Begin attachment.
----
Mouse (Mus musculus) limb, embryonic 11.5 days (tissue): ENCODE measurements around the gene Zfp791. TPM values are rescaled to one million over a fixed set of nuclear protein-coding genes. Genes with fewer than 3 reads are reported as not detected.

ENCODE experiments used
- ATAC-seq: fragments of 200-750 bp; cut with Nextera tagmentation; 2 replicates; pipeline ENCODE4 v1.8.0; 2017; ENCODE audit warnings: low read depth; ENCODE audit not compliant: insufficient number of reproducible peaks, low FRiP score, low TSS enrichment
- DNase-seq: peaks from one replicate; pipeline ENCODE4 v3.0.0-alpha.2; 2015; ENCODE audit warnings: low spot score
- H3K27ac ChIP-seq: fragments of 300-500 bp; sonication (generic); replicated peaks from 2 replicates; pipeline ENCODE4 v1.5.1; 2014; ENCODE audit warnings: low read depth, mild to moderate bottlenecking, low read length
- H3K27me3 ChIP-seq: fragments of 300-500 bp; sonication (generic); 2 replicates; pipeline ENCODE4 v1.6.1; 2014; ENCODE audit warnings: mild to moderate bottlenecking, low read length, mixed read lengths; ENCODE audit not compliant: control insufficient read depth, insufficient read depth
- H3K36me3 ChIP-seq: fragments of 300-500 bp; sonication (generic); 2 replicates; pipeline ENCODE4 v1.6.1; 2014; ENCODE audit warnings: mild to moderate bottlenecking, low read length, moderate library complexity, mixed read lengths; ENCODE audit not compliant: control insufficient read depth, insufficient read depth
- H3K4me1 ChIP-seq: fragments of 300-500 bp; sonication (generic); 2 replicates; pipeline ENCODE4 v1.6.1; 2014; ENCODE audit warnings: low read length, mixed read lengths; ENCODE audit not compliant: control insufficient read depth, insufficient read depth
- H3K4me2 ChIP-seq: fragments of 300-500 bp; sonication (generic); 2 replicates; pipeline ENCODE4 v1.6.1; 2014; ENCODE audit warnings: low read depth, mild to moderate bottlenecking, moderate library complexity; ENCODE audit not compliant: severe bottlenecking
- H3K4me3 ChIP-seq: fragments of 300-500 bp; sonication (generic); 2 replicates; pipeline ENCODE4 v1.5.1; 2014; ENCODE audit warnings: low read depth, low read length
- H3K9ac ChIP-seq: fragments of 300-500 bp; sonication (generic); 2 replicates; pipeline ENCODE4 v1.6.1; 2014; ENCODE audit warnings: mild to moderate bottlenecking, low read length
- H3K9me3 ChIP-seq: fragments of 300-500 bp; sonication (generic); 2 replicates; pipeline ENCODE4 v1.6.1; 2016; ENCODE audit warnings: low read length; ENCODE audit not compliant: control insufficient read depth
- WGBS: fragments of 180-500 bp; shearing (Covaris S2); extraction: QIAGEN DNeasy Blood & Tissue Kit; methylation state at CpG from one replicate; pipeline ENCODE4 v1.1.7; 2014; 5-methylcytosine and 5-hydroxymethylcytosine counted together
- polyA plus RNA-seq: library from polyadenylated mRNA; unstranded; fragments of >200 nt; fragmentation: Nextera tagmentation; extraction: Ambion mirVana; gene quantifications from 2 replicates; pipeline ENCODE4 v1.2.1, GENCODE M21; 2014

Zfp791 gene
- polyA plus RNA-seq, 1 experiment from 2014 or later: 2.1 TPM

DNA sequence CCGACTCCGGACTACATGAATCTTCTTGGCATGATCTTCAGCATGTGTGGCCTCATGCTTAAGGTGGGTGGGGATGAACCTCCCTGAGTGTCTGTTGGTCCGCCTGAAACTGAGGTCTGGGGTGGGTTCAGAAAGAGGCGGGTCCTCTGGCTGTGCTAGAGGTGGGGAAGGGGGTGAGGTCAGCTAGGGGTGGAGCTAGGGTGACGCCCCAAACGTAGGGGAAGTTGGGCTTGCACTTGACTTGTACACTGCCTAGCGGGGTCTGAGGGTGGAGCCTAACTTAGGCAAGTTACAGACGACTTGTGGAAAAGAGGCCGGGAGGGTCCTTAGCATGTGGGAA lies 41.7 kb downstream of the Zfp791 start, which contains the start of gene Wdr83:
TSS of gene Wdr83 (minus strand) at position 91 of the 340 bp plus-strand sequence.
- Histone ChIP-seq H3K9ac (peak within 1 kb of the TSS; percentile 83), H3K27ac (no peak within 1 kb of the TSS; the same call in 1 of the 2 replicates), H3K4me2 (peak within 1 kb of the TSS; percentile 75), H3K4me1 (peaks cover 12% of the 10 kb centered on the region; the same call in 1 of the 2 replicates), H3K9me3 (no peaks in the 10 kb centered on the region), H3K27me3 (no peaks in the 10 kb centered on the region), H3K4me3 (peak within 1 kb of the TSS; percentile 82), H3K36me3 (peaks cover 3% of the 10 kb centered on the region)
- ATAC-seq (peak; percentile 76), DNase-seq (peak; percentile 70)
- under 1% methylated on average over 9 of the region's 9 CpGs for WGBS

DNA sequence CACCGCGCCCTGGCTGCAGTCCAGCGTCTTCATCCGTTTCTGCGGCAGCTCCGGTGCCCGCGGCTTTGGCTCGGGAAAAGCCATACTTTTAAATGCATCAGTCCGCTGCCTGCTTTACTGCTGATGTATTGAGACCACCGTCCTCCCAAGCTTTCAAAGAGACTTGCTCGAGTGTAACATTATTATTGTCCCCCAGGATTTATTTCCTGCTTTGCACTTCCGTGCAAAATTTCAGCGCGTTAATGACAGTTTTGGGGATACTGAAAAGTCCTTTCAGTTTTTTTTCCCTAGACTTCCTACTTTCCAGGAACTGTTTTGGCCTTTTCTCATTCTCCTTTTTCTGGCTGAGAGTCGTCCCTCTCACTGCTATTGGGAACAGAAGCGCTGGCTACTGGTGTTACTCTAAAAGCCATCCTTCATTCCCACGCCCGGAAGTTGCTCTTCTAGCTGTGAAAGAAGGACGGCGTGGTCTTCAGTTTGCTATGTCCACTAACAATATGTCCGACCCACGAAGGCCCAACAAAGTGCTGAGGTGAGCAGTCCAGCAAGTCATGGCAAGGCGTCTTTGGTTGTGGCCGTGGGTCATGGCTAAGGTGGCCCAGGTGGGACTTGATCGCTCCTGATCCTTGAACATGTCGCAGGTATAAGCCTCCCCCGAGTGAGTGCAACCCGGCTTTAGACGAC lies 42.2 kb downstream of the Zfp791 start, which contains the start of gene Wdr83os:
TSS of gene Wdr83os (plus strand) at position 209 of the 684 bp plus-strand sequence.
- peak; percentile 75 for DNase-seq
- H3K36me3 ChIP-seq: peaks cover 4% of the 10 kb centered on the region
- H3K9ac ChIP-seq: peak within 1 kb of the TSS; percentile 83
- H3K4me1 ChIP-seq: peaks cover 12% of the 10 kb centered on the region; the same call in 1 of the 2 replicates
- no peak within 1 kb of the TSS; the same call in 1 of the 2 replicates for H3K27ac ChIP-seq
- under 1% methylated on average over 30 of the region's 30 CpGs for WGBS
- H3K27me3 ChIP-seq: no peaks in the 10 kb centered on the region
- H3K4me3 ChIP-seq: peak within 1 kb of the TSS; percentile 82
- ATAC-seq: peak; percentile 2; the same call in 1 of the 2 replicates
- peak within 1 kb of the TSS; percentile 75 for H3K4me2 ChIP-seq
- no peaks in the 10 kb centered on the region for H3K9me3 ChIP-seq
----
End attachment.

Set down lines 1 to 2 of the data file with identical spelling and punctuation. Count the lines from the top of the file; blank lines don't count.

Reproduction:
Mouse (Mus musculus) limb, embryonic 11.5 days (tissue): ENCODE measurements around the gene Zfp791. TPM values are rescaled to one million over a fixed set of nuclear protein-coding genes. Genes with fewer than 3 reads are reported as not detected.

ENCODE experiments used